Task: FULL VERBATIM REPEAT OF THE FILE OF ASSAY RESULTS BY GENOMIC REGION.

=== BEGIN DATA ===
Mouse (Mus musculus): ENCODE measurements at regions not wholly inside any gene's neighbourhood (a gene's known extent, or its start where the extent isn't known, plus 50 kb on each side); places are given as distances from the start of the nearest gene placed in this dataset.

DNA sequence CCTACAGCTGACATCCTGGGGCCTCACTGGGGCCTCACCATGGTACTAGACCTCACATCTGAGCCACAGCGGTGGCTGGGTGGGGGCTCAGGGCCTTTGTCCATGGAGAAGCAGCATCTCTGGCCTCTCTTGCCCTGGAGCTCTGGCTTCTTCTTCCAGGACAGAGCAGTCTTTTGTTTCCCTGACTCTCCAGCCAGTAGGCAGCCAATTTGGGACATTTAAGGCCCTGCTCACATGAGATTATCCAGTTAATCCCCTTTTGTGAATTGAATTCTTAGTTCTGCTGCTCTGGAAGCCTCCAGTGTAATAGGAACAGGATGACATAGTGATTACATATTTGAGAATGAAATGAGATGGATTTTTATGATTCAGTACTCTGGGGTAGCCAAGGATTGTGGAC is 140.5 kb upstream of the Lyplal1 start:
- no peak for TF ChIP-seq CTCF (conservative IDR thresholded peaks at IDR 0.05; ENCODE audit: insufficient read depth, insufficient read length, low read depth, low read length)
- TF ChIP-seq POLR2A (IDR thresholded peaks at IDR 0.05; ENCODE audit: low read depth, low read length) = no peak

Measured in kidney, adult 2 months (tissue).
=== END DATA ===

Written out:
Mouse (Mus musculus): ENCODE measurements at regions not wholly inside any gene's neighbourhood (a gene's known extent, or its start where the extent isn't known, plus 50 kb on each side); places are given as distances from the start of the nearest gene placed in this dataset.

DNA sequence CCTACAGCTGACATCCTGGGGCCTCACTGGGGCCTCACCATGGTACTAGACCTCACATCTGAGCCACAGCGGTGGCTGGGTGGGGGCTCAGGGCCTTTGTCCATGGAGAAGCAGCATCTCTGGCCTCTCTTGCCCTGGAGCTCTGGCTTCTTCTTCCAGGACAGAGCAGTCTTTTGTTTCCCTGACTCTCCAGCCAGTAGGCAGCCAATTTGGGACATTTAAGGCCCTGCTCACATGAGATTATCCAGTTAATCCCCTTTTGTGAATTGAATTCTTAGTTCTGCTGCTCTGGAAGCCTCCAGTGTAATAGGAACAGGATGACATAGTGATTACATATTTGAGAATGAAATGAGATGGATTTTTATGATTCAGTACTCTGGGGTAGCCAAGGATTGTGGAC is 140.5 kb upstream of the Lyplal1 start:
- no peak for TF ChIP-seq CTCF (conservative IDR thresholded peaks at IDR 0.05; ENCODE audit: insufficient read depth, insufficient read length, low read depth, low read length)
- TF ChIP-seq POLR2A (IDR thresholded peaks at IDR 0.05; ENCODE audit: low read depth, low read length) = no peak

Measured in kidney, adult 2 months (tissue).